This post will give an insight into the workings of the Crofting Commission when, contrary to their own policies and procedures, they proceeded to appoint grazings constables illegally. It will also highlight how incompetent such appointments are.
All three cases involving the appointment of illegal grazings constables centred around monies that certain shareholders believed should have been paid to them and the Commission’s insistence that such monies should indeed have been paid out.
Minutes of a meeting of the Crofting Commission regarding the proposed removal from office of a grazings committee and clerk and appointment, in their place, of a grazings constable state:-
After discussion, the Commission agreed that the [name of Grazings Committee] would be written to and given 28 days to pay the money due to the shareholder. If after the 28 days have passed, they have failed to pay the money, the Committee and Clerk will be removed and a Constable appointed with the sole function of paying the monies due.
The appointing of the Constable will be decided by the Convener, Vice-Convener and Chief Executive.
Discussion took place about how the Constable would be able to sign cheques on behalf of the Grazing Committee and the Commission agreed that the Order issued to the Grazing Committee advising them that they have been removed from office should be worded clearly enough to maximise the ability of the Constable to access funds. However, the Commission cannot guarantee that the bank will accept the Order.
The Crofting Commission has no power to order payment of monies by grazings committees to shareholders. Indeed their own guidance on such matters states:-
The Commission will not get involved in any matter relating to alleged financial impropriety. This is potentially a civil and/or criminal matter and should be dealt with by the relevant authorities.
Thus they breached their own policies and procedures and acted without any power to do so in ordering the grazings committee to make payments. That is the case whether or not such payments were legitimately due and payable to the shareholder in question. That would have been a matter for that shareholder to pursue, as they considered appropriate, through the civil or criminal justice system.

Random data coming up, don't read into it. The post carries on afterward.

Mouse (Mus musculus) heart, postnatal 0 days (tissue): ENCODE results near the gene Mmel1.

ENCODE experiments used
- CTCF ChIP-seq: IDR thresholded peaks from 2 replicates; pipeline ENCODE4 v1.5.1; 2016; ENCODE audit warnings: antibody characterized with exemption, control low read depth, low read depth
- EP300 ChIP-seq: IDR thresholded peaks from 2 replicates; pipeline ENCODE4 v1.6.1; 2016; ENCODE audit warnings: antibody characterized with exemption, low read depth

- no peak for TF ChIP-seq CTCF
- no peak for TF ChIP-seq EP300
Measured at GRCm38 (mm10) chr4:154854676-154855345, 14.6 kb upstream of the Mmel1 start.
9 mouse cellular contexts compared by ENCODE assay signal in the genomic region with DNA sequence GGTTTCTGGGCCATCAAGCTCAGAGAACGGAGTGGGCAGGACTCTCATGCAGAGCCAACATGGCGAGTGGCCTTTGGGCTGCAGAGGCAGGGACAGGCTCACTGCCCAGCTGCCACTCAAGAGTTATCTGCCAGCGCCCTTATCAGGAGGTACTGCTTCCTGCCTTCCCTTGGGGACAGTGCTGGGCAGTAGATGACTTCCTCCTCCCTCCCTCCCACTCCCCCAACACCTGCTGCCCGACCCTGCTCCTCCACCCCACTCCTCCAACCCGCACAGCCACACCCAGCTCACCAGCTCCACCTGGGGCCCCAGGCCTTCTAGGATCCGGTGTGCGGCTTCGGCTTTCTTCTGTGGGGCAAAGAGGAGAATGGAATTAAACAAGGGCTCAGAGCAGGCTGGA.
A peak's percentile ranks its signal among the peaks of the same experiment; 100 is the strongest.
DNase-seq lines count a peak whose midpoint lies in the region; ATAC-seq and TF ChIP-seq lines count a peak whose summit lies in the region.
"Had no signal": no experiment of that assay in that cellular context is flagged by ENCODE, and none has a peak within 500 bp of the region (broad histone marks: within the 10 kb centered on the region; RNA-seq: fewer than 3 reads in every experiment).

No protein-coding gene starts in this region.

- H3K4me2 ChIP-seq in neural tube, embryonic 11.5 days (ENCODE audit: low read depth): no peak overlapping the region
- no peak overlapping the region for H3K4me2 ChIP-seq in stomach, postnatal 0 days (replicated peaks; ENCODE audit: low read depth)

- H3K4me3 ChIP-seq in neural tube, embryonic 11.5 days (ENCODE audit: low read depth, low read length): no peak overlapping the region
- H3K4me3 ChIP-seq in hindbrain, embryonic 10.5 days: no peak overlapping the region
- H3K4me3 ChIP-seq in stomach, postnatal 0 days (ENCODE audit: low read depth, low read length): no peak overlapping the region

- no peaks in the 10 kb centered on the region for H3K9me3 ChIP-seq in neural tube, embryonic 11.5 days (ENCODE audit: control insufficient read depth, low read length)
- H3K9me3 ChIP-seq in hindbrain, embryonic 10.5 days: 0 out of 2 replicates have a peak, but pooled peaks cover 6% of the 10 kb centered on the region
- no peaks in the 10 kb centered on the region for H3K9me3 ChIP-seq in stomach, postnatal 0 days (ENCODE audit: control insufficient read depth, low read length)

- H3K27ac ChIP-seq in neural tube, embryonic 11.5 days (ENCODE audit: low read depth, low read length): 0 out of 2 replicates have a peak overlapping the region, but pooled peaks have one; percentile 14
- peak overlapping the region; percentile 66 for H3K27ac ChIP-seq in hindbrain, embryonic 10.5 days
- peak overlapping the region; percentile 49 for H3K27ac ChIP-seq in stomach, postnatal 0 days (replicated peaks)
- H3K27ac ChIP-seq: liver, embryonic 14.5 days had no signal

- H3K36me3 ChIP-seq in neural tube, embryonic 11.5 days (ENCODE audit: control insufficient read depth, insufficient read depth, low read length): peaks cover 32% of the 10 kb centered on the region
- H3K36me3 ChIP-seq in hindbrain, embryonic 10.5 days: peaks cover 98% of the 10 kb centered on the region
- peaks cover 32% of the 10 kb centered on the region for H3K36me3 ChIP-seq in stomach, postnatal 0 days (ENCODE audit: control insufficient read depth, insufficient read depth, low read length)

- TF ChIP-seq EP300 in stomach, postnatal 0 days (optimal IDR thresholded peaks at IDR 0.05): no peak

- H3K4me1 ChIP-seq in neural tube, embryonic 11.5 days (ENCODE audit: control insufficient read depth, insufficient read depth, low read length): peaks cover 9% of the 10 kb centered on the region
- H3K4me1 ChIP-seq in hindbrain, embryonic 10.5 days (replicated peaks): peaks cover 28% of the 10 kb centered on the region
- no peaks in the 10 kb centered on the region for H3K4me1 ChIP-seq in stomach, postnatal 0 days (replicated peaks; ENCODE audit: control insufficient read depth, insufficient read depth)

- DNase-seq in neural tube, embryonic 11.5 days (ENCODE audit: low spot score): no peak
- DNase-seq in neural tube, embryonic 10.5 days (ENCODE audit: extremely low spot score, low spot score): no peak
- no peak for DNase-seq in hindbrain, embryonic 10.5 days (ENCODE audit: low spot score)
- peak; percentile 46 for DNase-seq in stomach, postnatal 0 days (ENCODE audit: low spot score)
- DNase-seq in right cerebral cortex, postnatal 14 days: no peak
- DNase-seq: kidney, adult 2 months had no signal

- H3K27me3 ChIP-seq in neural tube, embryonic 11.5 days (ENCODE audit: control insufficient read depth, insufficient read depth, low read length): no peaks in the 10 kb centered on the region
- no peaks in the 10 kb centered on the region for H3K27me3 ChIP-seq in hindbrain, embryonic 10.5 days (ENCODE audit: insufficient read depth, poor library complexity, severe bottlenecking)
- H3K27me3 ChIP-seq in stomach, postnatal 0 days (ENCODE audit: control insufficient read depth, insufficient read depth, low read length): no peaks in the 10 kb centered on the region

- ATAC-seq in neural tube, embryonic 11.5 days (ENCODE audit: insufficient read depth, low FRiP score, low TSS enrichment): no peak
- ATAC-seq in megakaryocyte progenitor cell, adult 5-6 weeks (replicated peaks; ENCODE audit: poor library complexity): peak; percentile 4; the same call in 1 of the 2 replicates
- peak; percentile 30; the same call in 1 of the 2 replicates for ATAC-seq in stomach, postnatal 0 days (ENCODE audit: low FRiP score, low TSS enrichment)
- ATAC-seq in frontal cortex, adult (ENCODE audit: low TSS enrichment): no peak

It is interesting (and perhaps somewhat alarming) that the Crofting Commission decided that this particular grazings constable would be appointed “with the sole function of paying the monies due“.
Whilst the Crofting Commission have no power under and in terms of the Crofters (Scotland) Act 1993 to appoint a grazings constable to do a specific task ordered by them it is alarming that they would think, under any circumstances, that this would be a sensible approach to take.
A grazings committee and grazings clerk will potentially have many tasks to fulfill. By putting a committee out of office and not making appropriate and legal arrangements to allow those tasks to be continued the Crofting Commission is clearly evading its responsibilities as a regulator and acting in a highly irresponsible fashion.
The Convener of the Crofting Commission was at the ready to put in place a grazings constable who would pay out the monies if the first constable appointed to do so “has any difficulty and backs out“.
The appointment of a grazings constable where a grazings commitee has been removed from office is, however, in itself illegal. In such circumstances the Crofting Commission has no power to appoint a grazings constable and instead under section 47(8) of the 1993 Act:-
may appoint or provide for the appointment of other persons (whether crofters or not) in their or his place
The only ability for the Crofting Commission to appoint a grazings constable falls under section 47(3) of the 1993 Act. This is where the crofters who share in a common grazing fail at any time to appoint a grazing committee.
An illegally appointed grazings constable whose actions would be null and void should, of course, be let no where near a cheque book! The Crofting Commission however, knowing that they couldn’t guarantee that a bank would accept the position, decided that they would frame an Order as best they could to persuade a bank to do so!
Hopefully, no bank has been daft enough to allow an illegally appointed grazings constable such access. If they have done so the shareholders should have recourse against the bank as well as, of course, against the Crofting Commission. Also as Donald Rennie has stated:-
if a purported constable takes as much a penny piece from the crofters sharing in the common grazing, with intent permanently to deprive them of that money, he is at serious risk.
This farcical state of affairs would, unfortunately, not be out of place in a Mack Sennett comedy. No wonder that there have been calls for the Scottish Government to investigate and for the Convener to consider his position.
Image Credit: By Mack Sennett Studios – Publicity still from 1914 film “In the Clutches of the Gang”, via Wikimedia Commons